Arrogant, refuses to grow. Usually toxic. Low opinion of oneself. Self-condemnation.

 
The table above outlines cases when these two concepts interact in one person, and the results.

Let’s begin by taking a look at the top-left quadrant, which is a really great outcome. A person who has a high sense of self-regard and works towards their personal development is doing very well for themselves. It is critical to note where their motivation to better themselves comes from, because this is the distinguishing feature. A person in this group understands that they are good (high self-worth). But more importantly, they understand that they have the potential to become better, and they will be doing a disservice to themselves not to do so. Nobody can tell him or her that they are not good enough, but they are also aware that they can develop into a better version of themselves. They owe it to themselves to maximise their potential. Their self-regard and desire for self-growth are not in conflict with each other, but rather complement each other. Really, these people are on the path of self-actualisation, because they have a strong self-belief and also the will to be better. A typical line that you will hear from this type of people: “I am already great at [insert aspect of life], but I still need to find ways to improve. What? It’d be a crime against myself not to want to grow!”

1

Moving to the top-right quadrant, this is a bit trickier to analyse. An individual with low self-esteem has, by definition, a low opinion of themselves. They often think and believe that they are not good enough. Since they themselves cannot provide assurance, they often seek validation from external sources. Essentially, they need someone else to them that they are good. And they do try to improve themselves, but they do so only to continue receiving that dose of affirmation of another person. Keep the goods comin’ in, you know. Their betterment is a means to the end that is the elevation of their self-esteem. These people are in a precarious position because they heavily depend on others, living in a constant state of insecurity and susceptible to manipulation. Their desire for self-development fuels their desire for praise from others, and that sure is neither healthy nor sustainable. Tend to be bitter and overly critical towards self. Typical line: “Hey, I have improved in [insert aspect of life], do you think that I am good enough now and if not, what must I do to make you say so?”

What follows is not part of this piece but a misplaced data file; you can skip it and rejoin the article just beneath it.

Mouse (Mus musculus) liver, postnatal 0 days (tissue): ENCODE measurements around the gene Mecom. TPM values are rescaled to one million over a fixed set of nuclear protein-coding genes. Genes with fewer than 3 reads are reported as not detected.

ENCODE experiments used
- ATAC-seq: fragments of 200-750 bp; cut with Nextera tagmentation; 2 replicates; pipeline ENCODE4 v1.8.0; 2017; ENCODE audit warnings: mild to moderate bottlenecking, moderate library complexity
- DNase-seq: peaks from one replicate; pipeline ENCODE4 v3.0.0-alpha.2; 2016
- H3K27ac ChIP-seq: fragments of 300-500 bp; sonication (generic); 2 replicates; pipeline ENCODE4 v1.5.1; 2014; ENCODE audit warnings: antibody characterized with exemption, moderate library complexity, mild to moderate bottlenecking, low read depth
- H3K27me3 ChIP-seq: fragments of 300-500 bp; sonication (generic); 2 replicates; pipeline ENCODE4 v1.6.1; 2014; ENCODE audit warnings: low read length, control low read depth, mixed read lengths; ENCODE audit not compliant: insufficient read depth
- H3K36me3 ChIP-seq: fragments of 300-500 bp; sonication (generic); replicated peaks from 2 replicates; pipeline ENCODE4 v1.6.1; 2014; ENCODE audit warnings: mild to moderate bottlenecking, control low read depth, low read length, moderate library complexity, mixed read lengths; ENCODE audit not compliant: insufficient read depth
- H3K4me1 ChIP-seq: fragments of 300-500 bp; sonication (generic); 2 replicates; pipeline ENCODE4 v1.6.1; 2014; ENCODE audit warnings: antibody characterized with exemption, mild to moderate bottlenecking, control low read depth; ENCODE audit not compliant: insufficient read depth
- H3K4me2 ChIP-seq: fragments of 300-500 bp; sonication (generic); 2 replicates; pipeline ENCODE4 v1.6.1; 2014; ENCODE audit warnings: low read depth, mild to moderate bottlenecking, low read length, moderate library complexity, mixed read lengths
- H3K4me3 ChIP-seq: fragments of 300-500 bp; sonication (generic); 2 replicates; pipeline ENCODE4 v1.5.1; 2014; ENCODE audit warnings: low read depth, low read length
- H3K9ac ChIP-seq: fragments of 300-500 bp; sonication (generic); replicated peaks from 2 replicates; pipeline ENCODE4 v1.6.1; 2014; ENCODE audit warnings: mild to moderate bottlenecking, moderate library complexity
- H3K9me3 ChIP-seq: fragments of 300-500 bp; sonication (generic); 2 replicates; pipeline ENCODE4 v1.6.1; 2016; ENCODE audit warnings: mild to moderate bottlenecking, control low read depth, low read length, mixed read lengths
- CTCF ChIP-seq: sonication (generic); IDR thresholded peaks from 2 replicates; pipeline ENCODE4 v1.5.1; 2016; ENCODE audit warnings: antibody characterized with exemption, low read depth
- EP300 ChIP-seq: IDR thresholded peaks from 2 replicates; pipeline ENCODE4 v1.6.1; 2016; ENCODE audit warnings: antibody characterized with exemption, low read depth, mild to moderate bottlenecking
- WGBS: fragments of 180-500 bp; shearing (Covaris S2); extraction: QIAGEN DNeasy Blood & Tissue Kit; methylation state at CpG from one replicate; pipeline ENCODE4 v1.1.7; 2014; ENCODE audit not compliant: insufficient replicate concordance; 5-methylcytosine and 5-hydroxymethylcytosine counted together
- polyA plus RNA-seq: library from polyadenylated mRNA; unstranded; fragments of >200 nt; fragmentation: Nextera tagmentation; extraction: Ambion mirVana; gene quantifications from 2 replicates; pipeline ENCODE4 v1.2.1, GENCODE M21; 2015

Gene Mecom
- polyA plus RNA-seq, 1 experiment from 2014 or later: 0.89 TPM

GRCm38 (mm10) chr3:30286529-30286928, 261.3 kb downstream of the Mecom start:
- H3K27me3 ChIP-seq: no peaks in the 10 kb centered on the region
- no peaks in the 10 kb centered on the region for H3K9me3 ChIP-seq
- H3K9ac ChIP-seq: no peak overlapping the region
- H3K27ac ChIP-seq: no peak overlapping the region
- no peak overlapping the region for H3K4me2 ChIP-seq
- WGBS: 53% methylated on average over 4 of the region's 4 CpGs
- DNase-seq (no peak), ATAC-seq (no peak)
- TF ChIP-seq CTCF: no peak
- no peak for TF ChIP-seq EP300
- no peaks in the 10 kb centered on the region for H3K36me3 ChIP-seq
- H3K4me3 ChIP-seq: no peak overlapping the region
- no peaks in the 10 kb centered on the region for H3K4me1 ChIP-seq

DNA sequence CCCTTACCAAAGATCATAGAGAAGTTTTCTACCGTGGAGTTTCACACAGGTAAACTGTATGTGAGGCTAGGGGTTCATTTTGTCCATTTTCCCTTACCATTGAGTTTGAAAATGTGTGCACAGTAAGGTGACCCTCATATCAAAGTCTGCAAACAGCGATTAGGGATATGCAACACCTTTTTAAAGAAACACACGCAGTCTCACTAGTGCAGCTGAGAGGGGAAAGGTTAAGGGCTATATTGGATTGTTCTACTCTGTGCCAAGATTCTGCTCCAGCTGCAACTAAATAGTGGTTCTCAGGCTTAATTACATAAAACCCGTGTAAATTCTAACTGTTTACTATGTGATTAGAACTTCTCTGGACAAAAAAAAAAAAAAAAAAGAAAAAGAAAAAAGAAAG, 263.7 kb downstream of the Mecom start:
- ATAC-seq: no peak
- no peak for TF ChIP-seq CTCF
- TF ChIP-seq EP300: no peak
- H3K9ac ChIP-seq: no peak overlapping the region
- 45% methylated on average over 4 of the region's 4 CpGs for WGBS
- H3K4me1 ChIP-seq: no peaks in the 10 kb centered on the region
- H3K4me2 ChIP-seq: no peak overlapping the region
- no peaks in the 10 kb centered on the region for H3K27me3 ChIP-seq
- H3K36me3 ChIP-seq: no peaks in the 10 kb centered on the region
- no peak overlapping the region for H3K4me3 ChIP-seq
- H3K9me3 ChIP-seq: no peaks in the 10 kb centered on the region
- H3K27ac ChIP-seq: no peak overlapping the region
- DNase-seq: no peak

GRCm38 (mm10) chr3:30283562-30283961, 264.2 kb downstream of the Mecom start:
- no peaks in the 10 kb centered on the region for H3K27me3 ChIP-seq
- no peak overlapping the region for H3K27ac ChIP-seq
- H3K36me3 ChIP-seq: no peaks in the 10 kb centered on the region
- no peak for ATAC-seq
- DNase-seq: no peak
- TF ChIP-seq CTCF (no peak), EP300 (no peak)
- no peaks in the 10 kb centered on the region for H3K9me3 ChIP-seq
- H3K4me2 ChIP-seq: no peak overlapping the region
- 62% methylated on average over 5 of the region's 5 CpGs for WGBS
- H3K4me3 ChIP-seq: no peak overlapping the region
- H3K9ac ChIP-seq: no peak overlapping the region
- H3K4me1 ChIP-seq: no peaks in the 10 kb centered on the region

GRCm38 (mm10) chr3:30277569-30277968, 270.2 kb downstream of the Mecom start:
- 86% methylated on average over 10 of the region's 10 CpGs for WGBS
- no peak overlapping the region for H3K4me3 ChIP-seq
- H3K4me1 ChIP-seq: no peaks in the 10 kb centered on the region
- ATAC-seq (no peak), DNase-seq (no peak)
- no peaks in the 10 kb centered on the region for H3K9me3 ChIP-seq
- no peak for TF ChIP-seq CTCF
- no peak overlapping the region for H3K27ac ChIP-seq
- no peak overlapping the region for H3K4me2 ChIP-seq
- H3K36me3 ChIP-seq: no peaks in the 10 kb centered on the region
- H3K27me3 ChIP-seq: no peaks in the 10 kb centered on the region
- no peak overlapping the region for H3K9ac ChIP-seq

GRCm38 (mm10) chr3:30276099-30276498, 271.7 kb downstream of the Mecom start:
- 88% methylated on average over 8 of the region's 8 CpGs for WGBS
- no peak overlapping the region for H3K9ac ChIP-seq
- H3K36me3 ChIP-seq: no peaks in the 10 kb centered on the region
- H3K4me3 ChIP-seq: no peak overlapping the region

2